I have been mostly quiet about the actual struggle portion of our lives, because it has been very painful.
Me, quiet? About anything? Surely you jest, woman.
Only those closest to me and my children know what we have been dealing with since last August.
I don’t make a habit of posting our struggles with Autism all over Facebook and social media.
I try to be positive and encouraging, because that is the heart of who I am.
So let me try to tap into that, while explaining what happened last summer.
We tried to transition Zion from his ABA therapy center to public school. The insurance offered through my employer only covers 180 days of ABA therapy per year, and we were out of alternative options.
So the team geared up, created a classroom environment at the Center, and we all did our best to prepare him for public school.
Zion would be transitioning into a functional classroom setting, which is basically somewhere in between a typical classroom and special education.
Functional classrooms are typically educating children with high intelligence, but problem behaviors.
Zion lasted just shy of 3 weeks.
On his second day of school, he was suspended for taking his clothes off and running down the hallway. This is a behavior he displayed to get out of doing schoolwork.
I begged that dean not to suspend him. I cried and pleaded and point blank told him that suspending Zion would only reinforce his behavior.
I have never been more sorry to be right in my life.
The next couple of weeks in public school saw Zion “disrobing” (getting naked) to get out of everything.
When that didn’t get him the desired attention, he urinated on one of the school desks.
When that didn’t get him his way, he urinated on another student.
The day I removed Zion from public school, he shattered a glass aquarium in the school library, and disrobed and urinated in the middle of the school cafeteria.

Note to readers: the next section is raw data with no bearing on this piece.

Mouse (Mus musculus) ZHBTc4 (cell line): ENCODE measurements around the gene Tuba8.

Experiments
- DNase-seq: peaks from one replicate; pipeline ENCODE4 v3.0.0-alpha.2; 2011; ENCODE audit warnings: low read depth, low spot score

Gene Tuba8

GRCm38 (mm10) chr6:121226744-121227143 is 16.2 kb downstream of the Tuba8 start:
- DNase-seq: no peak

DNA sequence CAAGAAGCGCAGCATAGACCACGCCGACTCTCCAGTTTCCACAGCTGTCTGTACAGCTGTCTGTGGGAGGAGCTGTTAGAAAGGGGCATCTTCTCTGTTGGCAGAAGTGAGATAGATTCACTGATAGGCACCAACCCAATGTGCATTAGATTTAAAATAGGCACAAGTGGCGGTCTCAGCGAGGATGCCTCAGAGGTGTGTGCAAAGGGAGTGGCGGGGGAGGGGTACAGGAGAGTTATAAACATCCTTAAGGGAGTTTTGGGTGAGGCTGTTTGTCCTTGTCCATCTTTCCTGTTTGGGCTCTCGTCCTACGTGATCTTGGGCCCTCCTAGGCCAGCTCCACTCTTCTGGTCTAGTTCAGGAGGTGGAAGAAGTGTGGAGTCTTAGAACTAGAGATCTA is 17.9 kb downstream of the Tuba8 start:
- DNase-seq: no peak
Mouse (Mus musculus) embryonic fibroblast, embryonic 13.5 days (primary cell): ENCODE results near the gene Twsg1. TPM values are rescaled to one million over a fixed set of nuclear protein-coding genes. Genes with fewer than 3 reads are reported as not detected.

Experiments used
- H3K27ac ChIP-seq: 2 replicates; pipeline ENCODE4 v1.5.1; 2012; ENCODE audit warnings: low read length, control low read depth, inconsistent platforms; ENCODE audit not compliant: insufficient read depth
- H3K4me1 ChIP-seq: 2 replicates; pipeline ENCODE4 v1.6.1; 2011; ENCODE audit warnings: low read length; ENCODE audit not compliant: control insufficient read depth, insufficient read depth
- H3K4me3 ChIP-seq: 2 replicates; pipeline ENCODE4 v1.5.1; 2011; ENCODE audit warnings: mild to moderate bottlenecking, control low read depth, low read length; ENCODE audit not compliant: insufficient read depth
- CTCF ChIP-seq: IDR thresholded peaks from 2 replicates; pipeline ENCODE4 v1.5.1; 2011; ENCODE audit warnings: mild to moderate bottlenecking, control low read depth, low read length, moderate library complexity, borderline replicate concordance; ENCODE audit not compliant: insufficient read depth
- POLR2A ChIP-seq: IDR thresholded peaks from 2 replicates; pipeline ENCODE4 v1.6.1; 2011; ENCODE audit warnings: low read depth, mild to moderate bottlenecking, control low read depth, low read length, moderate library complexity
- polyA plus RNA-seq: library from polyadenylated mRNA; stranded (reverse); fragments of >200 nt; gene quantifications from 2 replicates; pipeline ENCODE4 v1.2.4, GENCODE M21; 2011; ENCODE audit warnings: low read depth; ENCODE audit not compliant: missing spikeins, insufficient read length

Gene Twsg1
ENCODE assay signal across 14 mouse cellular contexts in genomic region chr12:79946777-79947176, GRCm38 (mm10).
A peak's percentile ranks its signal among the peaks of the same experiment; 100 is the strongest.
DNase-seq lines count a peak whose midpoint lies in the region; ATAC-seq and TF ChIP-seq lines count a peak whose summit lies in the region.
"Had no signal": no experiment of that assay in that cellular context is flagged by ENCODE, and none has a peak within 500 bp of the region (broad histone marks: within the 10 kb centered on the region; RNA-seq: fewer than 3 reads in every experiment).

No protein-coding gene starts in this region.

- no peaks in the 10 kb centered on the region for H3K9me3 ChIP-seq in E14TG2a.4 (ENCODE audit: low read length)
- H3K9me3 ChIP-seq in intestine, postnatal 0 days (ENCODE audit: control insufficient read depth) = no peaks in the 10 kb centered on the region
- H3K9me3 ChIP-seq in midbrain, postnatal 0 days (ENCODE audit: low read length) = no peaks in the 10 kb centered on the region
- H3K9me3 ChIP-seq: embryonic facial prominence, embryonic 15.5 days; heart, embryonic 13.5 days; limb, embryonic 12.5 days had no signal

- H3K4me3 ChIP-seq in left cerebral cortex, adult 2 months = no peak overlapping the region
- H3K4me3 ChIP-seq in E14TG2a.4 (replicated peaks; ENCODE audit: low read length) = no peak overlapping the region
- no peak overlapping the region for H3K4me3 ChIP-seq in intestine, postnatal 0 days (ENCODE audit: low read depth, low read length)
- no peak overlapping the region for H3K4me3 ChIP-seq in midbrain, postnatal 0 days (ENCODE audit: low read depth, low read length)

The ABA Center contacted me that very night, due to the generosity of a benefactor, they were able to take Zion back.
And for the past 8 months they have been trying to undo the damage that was done during those 3 weeks of public school.
To this day he is disrobing and urinating to avoid work.
He is engaging in self-harming behaviors.
He is destroying our personal property in the home.
He is wetting the bed again.
Now we can sit here all day and argue about the efficacy of insurance coverage, public school, and ABA therapy….
but that’s not the point of any of this.
I really don’t care who is to blame.
I left that battlefield long ago.
What I do care about is finding a way to reach my son…because I know he is in there somewhere.
Because of the generosity of our Starfish Throwers, (that’s you) we have been able to secure a child only insurance policy for Zion. So this year, in 2014 when my employer-provided insurance exhausts it’s 180 ABA therapy sessions, we will still be able to receive services for Zion through our secondary policy.
We were able to purchase this policy because of your support here.
My struggle right now is that I have to face that Zion is equating his failed transition into public school with the transition back to his current ABA Center, and so I have some difficult decisions to make.
Anyone who knows us, knows a few things:
- I am not a homeschool mom. That is not an option.
- I am all about results, not excuses.
- At the end of the day, all that matters to me is what is best for Zion.
I adore his current team. They are lovely, selfless people who have poured their lives into my son. But for whatever reason, Zion is not responding to their treatment.
There is nothing wrong with him.
Or with them.
It just seems as though they are no longer a good fit.
Let me explain this a different way.
I LOVE this product.
This is a pair of Lindstrom Side Cutting Pliers.
These are used in jewelry making, and they are $70. And worth every penny.
They make precision cuts to wire, and are easily my favorite and most used tool in my jewelry tool collection.
The trick is that you have to be careful and only use the tip of these wire cutters on finer gauged wire.
These pliers are created to fine tune a jewelry piece, and get to those tiny and hard to reach places where the wire needs to be cut flush to the wrap.
Now, if you use these pliers to cut larger gauged wire, you are going to get a cut that isn’t smooth. Besides, if you use the tip of these pliers for any extended period of time on 16 gauge wire, you are going to break the tip of the pliers.
I have purchased 3 pair of these pliers in the past year for this very reason.
Is this Lindstrom’s fault?
Of course not.
I was trying to use the pliers at the wrong angle, on wire that was too thick, so they broke.
But because I love the way these pliers work, and no other pliers can fine tune my work in quite the same way, when they break, I replace them.
Zion needs a new pair of pliers.